Do Not KillPrint
The first report in our new Afghanistan series, “Snapshots of a Fading War”
By Neil Shea
December 17, 2012
KUNAR PROVINCE—The MPs stand by their armored trucks, waiting for a briefing before they head out on the road. The morning cold wanes as the sun rises, and on the base the day is taking shape. Civilian contractors resume their work, the details of material sustenance—food service, computer service—that keep the military running. Local Afghanis resume their jobs, too, emptying trash barrels, loading the coolers with bottled water, soda, and Gatorade, the official beverage of the war. Beyond the walls and blast barriers, smoke rises above the houses and villagers walk slowly along the solitary road, along the edges of fields, faces wrapped against the fading chill. In the cemetery, dogs bark among the jagged, unmarked headstones.
The soldiers smoke and tease, shift on their feet. Waiting. A pair wrestles until one suddenly seizes up and grabs his back; immediately the others pounce—oh, hurt your back again, pussy? Always the same. From the east a small dog trots into view, her face at ease, her tail held high. She is white with brown patches. The tip of her brushy tail is weirdly green, as though she’d been painting with it.
“Here comes Lucky,” a soldier says. “Means we won’t get shot at today. Yesterday she didn’t show, and we got fucked up.”
Lucky is sweet and hopeful, she curls between the camouflaged legs of the soldiers and they speak to her but are not allowed to touch. Regulations. I’m not bound by them so I kneel and whistle and she bounds over and folds herself softly into me. Someone has fashioned a collar for her. From the collar hangs a single silver dog tag. It reads DO NOT KILL.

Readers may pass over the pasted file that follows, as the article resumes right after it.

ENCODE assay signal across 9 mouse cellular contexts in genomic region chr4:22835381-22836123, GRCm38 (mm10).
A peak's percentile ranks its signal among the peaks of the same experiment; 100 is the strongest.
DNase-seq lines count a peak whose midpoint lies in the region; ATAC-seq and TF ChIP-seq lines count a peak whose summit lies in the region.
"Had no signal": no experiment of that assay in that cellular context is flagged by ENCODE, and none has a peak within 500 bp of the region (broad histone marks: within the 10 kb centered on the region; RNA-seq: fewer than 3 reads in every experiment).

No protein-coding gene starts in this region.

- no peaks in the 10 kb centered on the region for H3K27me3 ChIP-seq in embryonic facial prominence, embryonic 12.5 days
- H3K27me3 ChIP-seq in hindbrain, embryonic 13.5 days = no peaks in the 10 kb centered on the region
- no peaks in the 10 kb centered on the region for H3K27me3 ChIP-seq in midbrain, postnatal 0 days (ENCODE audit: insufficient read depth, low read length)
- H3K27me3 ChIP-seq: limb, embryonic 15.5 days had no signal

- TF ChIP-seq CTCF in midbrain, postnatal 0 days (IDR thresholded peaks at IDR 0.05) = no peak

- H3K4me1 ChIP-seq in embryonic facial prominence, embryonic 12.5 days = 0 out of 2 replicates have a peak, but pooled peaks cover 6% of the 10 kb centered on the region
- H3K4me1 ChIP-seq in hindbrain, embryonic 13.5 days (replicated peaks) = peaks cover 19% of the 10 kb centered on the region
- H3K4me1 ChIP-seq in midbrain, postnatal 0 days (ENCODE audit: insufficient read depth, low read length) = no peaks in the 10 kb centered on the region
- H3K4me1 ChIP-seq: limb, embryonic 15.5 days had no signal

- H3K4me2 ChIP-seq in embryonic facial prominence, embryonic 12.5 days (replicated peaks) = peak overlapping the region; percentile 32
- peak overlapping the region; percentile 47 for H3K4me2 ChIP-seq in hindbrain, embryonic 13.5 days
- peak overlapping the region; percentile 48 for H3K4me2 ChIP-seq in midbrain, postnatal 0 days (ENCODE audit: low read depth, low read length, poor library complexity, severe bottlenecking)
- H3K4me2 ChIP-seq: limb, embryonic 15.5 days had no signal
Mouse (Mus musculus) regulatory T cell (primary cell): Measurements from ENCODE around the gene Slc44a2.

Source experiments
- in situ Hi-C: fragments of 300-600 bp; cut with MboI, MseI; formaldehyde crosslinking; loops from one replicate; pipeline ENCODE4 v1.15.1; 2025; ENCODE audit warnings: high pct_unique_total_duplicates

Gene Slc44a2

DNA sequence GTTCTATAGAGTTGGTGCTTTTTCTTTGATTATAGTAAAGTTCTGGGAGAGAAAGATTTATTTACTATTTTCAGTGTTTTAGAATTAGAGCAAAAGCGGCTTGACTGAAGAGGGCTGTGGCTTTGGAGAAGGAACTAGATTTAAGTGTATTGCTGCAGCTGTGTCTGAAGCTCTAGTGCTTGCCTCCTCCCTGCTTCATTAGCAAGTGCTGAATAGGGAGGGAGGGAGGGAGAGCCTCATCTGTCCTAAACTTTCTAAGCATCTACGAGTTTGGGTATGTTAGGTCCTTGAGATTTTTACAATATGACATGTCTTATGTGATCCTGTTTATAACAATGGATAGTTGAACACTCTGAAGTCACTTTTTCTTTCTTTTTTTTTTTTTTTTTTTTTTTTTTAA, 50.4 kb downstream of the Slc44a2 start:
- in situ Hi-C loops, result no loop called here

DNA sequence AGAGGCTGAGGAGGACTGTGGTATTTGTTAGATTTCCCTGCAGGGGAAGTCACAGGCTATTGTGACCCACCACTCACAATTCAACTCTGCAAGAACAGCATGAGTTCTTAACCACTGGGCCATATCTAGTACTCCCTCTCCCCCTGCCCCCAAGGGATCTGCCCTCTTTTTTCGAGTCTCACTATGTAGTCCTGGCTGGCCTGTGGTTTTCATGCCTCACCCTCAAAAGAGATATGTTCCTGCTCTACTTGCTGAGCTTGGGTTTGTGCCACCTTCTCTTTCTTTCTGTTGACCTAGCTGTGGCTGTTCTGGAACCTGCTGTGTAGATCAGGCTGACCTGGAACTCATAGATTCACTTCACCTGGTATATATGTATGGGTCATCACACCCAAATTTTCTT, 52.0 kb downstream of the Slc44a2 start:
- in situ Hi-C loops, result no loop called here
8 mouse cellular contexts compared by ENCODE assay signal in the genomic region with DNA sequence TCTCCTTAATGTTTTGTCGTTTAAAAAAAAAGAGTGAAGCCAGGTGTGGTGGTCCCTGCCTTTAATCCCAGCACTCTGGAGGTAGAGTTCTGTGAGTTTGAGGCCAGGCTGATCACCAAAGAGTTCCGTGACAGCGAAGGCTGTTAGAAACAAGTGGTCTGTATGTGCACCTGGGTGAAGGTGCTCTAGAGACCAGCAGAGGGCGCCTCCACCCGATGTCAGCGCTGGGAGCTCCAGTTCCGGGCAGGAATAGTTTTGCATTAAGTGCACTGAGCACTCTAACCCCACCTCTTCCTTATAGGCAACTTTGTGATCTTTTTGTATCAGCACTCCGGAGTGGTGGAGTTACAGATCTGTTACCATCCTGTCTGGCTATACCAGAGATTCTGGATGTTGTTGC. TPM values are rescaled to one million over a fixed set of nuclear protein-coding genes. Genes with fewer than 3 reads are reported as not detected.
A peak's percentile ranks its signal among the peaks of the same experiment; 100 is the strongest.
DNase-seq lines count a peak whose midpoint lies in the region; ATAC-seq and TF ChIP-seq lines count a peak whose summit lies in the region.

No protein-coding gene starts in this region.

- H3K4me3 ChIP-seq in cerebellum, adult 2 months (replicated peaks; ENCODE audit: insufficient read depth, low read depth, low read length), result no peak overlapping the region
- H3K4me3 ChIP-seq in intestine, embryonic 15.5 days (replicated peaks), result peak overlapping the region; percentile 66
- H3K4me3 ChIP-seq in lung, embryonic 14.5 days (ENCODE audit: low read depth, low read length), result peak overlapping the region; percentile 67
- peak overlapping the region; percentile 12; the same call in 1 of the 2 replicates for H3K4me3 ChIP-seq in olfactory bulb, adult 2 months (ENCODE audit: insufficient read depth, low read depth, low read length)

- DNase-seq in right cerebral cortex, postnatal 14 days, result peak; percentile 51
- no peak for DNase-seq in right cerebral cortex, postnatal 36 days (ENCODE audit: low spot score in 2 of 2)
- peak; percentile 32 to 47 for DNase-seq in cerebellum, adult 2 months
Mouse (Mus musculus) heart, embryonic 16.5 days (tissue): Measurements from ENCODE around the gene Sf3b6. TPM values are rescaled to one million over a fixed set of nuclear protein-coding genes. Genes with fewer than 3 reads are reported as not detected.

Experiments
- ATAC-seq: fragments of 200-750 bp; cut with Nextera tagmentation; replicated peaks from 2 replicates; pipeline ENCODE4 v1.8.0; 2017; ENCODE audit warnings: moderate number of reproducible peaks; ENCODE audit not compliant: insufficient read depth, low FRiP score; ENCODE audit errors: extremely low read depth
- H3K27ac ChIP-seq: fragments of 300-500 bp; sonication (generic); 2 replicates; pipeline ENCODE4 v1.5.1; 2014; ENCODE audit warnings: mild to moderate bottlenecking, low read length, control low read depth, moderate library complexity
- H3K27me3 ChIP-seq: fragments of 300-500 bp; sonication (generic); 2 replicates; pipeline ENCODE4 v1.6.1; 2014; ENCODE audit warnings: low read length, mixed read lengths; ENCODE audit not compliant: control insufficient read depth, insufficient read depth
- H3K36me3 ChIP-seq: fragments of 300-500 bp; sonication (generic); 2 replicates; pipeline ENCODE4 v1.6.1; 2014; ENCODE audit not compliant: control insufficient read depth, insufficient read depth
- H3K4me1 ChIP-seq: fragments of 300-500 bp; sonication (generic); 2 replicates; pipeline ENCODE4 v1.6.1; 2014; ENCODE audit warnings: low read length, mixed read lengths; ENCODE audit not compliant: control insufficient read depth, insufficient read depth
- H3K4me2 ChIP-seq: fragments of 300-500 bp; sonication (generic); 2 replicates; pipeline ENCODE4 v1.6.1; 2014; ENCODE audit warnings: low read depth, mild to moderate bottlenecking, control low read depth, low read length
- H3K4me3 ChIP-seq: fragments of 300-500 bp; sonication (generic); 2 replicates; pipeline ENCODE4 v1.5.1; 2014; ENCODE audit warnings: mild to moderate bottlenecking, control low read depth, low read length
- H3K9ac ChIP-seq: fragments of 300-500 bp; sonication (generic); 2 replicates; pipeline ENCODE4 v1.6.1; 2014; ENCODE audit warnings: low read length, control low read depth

“First Sergeant shot the last dog,” someone explains. The army does not allow mascots. The men discuss whether Lucky lives up to her name.
“She is. She is,” says an MP in dark sunglasses.
“Naw, man. The other day she came by and we still got shot at.”
“No, dude. She is—look at her. She don’t even like hajjis.”
By hajjis he means Afghans, and Lucky has just run off after one, his shalwar kameez flapping in the breeze. Lucky nips at the loose cloth while the man, embarrassed, hurries away. Afghans are rarely kind to dogs, and dogs behave accordingly.
“Get ‘im, Lucky! Bite hajji!” someone calls. The running Afghani laughs; probably he does not understand the insult.
Lucky loses interest. She walks a few feet off and settles down in the dust and sunshine, watching, listening. A tall sergeant arrives carrying breakfast in a foam tray. Lucky perks up and walks toward the sergeant, expectant. She rises slightly on her back feet sniffing at the tray, and the sergeant kicks her with all his weight, his boot smashing into her thin ribs. She tumbles and flees, tail folded tightly, howling and running. The sergeant spits.
“Fuckin’ dog don’t get my breakfast, fuck that,” he says.
Other MPs stare after the dog. They shake their heads and toe the dirt, ashamed.
“That was fucked up,” several say, just out of earshot of the big sergeant, who outranks them all. “Back home, someone does that to my dog, I’d fuckin shoot them.”
Finally the soldier in charge arrives and the briefing begins. We must watch out for certain kinds of attacks on our drive through the valley, he says. In case of attack, we will do this; in case of breakdown, we will do that. No civilian casualties, please. Wave children away from your trucks and don’t, I repeat don’t, shoot them.
Lucky reappears in the distance toward the end of the briefing. Possibly she is limping. She does not come near. As we move out through the gate and into the valley, old men stand silent and still on the roadsides. The soldiers in my truck place odds on whether the Taliban will shoot at us. No one is optimistic.
Neil Shea is a Scholar contributing editor. He is also a regular contributor to National Geographic, where he has written about conflict and cultural change in East Africa. His Afghanistan reports for the Scholar include “So This Is Paktya” (Summer 2010) and “A Gathering Menace” (Spring 2012).